Median Barriers Save Lives On Highways Statewide

Posted July 25, 2006
Updated November 10, 2006

— The driver of a Toyota recently crashed into a gasoline tanker truck, then rolled into the median. The only thing that stopped him from slamming into oncoming traffic was the median cable barrier. It's worked in saving many lives across North Carolina.

Safety engineers credit the state as the first to install a system of median cable barriers. Over 600 miles of Tar Heel highways have the steel safety devices.

"It gives as the car hits it, and basically re-directs the vehicle to a controlled stop," said Department of Transportation engineer Brian Murphy.

After 33 cross median fatalities in 1998, the DOT decided to spend $120 million on median barriers. In seven years, crews put the barriers on every highway median smaller than 70 feet wide.

"If you look at the trends on these sections of highway before we put cable barriers and compare them to what we have now after we have the cable barrier in, we estimate that we've saved over 100 lives with our barrier systems," said Murphy.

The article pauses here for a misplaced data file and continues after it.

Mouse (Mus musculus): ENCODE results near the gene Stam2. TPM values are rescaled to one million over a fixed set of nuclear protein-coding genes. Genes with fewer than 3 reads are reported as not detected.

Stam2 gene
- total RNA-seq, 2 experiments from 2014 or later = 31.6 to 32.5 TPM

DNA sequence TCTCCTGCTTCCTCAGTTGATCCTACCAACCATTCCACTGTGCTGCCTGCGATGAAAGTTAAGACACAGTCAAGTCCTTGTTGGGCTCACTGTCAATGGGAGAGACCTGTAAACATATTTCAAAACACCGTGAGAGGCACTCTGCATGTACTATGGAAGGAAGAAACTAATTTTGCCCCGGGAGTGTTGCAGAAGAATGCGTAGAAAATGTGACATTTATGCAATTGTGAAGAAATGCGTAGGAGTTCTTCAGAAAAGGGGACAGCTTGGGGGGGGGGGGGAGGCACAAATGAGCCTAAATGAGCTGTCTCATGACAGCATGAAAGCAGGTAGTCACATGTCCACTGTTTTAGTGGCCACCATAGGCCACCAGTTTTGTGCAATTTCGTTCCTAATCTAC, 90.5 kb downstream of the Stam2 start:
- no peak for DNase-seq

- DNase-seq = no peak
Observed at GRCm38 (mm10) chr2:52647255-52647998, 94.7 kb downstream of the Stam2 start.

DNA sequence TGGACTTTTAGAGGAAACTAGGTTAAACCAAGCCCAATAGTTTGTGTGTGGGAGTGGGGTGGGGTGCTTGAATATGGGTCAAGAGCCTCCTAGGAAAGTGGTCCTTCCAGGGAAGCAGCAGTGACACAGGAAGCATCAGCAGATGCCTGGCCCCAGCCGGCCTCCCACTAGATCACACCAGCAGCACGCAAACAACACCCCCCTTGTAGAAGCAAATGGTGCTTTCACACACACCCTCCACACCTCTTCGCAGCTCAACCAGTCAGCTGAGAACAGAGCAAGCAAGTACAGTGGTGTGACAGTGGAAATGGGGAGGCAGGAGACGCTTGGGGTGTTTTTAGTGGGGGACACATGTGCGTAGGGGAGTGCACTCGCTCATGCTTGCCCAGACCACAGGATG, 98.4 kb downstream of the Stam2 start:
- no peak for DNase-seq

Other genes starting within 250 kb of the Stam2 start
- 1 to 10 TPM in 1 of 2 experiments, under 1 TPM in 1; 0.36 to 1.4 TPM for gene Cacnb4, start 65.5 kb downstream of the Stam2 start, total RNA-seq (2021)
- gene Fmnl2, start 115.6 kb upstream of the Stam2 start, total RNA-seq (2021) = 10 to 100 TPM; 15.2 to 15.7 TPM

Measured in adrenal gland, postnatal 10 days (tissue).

While North Carolina is out in front as far as the middle of the road is concerned, engineers are trying to do even better. They've recently installed the next generation of median cable barriers on the Durham Freeway. The simple upgrade includes four cables instead of three.

The cable barriers aren't perfect. Cars can roll or flip over them in some cases. And once the cables are hit, they have to be repaired.

But as dozens of drivers across the state can attest, the barriers can be a lifesaver.

The Texas Transportation Institute said 27 other states are now following North Carolina's lead on installing median cable barriers.


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